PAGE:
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Electric vehicles have surged in Washington state. But gas cars still dominate

Sales of electric vehicles are accelerating, even as the climate-friendly cars remain a rarity on Washington roads.

One in nine cars sold in King County in 2021 runs on electricity, more than twice the market share electric vehicles have achieved nationwide, according to the Electric Power Research Institute.

EVs made up 11.7% of new car sales in King County, 7.8% in Washington, and 4.4% nationwide in 2021.

Still, electric vehicles, including “plug-in hybrids” that can run on either battery power or gasoline, were just 1.3% of all passenger vehicles on Washington roads and 0.8% of vehicles nationwide in 2021.

According to the Washington Department of Licensing, the number of EVs on Washington roads surged 40% in 2021.

More electric vehicles are registered in King County than in the state’s 38 other counties combined.

With nearly all cars on the road still running on gasoline, the transportation sector remains almost exclusively reliant on petroleum and remains the state’s and the nation’s largest source of climate-harming greenhouse gas emissions.

Even with oil prices and concern about the climate on the rise, electric vehicles are still a niche product. Washington state has a long way to go toward its goal of electrifying its transportation system.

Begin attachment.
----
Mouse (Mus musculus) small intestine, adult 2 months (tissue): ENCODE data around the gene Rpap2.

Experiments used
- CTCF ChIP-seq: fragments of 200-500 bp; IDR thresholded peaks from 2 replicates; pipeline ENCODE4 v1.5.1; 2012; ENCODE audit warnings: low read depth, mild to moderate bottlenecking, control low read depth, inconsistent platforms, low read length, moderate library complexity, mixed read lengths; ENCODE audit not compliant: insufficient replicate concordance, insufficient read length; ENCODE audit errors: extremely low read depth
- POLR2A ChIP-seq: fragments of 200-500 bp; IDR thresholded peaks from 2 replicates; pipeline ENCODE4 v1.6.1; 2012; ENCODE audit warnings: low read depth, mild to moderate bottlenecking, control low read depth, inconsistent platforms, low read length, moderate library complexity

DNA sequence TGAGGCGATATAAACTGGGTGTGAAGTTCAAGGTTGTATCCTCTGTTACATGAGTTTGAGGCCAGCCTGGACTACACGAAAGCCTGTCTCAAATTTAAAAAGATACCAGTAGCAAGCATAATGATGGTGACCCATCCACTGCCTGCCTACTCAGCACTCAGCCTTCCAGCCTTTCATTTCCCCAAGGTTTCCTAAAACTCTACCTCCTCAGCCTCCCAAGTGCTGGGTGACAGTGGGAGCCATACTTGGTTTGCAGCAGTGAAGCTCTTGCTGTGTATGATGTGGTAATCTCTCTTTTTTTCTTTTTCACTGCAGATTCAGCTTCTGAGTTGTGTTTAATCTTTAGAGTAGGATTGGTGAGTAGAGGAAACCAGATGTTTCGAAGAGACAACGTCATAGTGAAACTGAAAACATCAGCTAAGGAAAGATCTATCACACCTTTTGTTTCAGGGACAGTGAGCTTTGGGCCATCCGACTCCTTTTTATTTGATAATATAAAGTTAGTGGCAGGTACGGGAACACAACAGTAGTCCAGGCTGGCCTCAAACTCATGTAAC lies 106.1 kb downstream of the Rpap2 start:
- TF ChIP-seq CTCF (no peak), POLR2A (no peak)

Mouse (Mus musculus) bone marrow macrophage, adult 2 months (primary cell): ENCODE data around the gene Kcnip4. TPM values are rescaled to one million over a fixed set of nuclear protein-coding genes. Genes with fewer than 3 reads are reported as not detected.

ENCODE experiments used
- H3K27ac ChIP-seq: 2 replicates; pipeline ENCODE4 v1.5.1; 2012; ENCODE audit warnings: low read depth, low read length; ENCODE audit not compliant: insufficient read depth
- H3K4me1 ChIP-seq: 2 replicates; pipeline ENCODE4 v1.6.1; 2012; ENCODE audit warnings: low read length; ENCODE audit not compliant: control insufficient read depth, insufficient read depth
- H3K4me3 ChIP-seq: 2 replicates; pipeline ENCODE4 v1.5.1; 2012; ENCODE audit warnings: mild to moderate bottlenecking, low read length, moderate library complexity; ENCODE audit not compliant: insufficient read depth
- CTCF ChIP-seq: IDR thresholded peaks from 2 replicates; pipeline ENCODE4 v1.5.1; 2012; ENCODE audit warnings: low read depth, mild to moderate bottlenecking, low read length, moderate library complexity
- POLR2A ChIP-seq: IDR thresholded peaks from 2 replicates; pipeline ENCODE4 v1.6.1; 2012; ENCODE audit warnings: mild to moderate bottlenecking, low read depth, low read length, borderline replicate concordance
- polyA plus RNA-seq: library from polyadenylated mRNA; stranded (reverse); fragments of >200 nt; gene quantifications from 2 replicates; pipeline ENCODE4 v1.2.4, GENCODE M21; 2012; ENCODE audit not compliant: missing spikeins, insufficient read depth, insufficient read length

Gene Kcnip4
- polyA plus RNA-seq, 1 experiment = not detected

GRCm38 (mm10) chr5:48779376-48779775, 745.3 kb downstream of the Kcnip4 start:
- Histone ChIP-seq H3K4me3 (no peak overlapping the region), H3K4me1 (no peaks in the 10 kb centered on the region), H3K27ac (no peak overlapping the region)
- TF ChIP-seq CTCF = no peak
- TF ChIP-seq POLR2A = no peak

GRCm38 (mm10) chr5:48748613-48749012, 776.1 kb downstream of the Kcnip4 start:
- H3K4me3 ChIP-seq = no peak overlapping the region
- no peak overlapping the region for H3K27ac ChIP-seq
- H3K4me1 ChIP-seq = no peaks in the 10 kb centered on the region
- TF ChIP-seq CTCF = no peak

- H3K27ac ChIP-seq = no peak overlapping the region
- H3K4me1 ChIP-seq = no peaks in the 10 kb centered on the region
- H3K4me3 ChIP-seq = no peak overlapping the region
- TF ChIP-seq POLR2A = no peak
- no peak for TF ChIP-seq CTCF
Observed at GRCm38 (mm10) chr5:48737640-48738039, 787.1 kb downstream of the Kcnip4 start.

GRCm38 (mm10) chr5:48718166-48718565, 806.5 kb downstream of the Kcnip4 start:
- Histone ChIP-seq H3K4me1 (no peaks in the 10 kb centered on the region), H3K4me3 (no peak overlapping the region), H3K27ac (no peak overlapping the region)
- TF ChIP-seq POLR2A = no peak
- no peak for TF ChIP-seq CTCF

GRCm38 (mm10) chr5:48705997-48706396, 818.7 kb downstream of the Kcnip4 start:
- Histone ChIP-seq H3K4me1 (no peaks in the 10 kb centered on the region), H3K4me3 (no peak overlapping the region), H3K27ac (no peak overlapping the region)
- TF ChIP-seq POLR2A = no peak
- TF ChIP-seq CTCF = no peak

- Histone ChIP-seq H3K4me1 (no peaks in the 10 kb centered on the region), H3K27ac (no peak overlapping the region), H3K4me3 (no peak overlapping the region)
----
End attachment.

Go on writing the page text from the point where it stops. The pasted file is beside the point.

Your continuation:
Barriers to wider adoption of electric vehicles include a lack of charging stations and high sticker prices.

Demand for EVs is high, but supply is not, according to Jay Donnaway with the Seattle Electric Vehicle Association.

“Tesla has been backordered for many, many months now, and the other manufacturers have been honestly pretty slow bringing competitive product to the market,” Donnaway said.

The average new electric vehicle sold for about $60,000 in February, about $15,000 more than the average new car in the U.S., according to car-shopping website Edmunds.com.

“Most of the manufacturers have ignored the low end of the market and are no longer offering the low-range, affordable EVs that could suffice for 90% of our daily driving,” Donnaway said.

He said manufacturers are ramping up their production.

The Washington Legislature has set a target of ending the sale of gasoline-powered cars in Washington by the year 2030. It has also approved spending millions to install more charging stations throughout the state. Those measures, both part of a 16-year, $17 billion package of transportation investments, await Gov. Jay Inslee’s signature.

Legislators rejected Inslee’s proposal for big rebates for electric vehicle buyers.

The most popular electric vehicle on the roads today may not be an electric car at all, but a much more affordable alternative: an electric bike.

While comprehensive e-bike sales figures are hard to come by, Bloomberg News reported in January that the United States imported nearly 800,000 e-bikes in 2021, outpacing the 650,000 electric cars sold in the country.